From central Hyderabad, there’s a day out that should be part of any
visitor’s itinerary. Its 11 kilometers away and a 25-minute ride heading west
of the city. If there was a single place to visit in Hyderabad, it would be Golconda Fort. Though a ruined city
these days, Golconda, which literally means “Shepherd’s Hill”, was the capital of an ancient city (1518 to 1687),
which once produced some of the country’s finest gems.
Built by Ibrahim Quli Qutb Shah
Wali, the 4th king of the Quli
Qutb dynasty, a royal family of builders, the fortress rose from a 400-foot
granite hill that was designed to withstand and hold back the Mughal invaders
from the north. A distinct characteristic of its construction is its acoustic
system, i.e. a hand clap from the grand portico (the main gate) is readily transmitted
and heard at the top of the hill.
|Durbar Hall at the summit of the hill of Golconda Fort|
I booked a taxi ride from the Tourism
, a must-visit if you want hassle-free tours. The 2-to-3 hour return tour
from the city would cost 450 rupees
includes the driver waiting outside), but you could share the ride with other
I decided to share. After all, meeting other travelers (not my
strongest point) would be interesting. A delightful elderly Indian couple came
not long after. We were told that the trip covers a 20 kilometer distance (literature tells me it’s just 11 kilometers), and that the driver would wait outside while we checked out the massive fort.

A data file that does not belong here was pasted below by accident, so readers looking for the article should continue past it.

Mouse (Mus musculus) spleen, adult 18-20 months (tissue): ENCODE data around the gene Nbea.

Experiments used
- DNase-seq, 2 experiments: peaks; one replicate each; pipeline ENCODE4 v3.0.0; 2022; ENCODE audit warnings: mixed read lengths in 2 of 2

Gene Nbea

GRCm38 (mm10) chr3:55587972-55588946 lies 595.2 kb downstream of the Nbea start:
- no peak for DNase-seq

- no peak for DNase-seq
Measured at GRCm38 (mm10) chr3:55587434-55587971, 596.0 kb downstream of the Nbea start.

With an amiable company joining me, I took the front seat beside the
driver and listened to the couple’s banter. The gentleman was a retired lawyer
who worked with his wife at a branch of the Central Bank in Mumbai. I intently listened to
their stories about earlier visits to Arizona (I think) and Greece.
the fort, I realized that the place wasn't designed for elderly patrons. After
all, they couldn't - and should not - install escalators on the hill, and it’s an arduous trek to
the top if you were in a hurry. The gentleman said he’d rather wait at the ground
level, contented to have reached the fortress. The lady felt she had to climb
up some distance. Now mind you, there are 380 uneven stone-steps to hurdle (some steeper than others). I felt it rude to whisk off my way so I patiently waited for the
lady. I was of course delighted with the company and was in no hurry. She
would wave me away, but I’d just walk slowly, subtly glancing behind me. I was just a few steps ahead just to see she was
The view of the sprawling expanse of Hyderabad is soon unraveled as you get near the peak – and it’s a delightful landscape of
greeneries interspersed with white structures.
|Palace ruins and courtyard|
We know what mountaineers say
about reaching the top, right? Well, I was wearing a wide grin already, feeling
smug for having gone there. And I wasn't even at the peak yet. At some point,
the lady felt she’s had enough; that it was time to head back down. She told me
I should continue further; and that she’d meet me later. She was breathless,
her blue dress billowing in the wind. I smiled and nodded... and went my way.
There were empty caverns, a prison, the Ibrahim and the Taramati Mosques, granaries, reservoirs, armories, a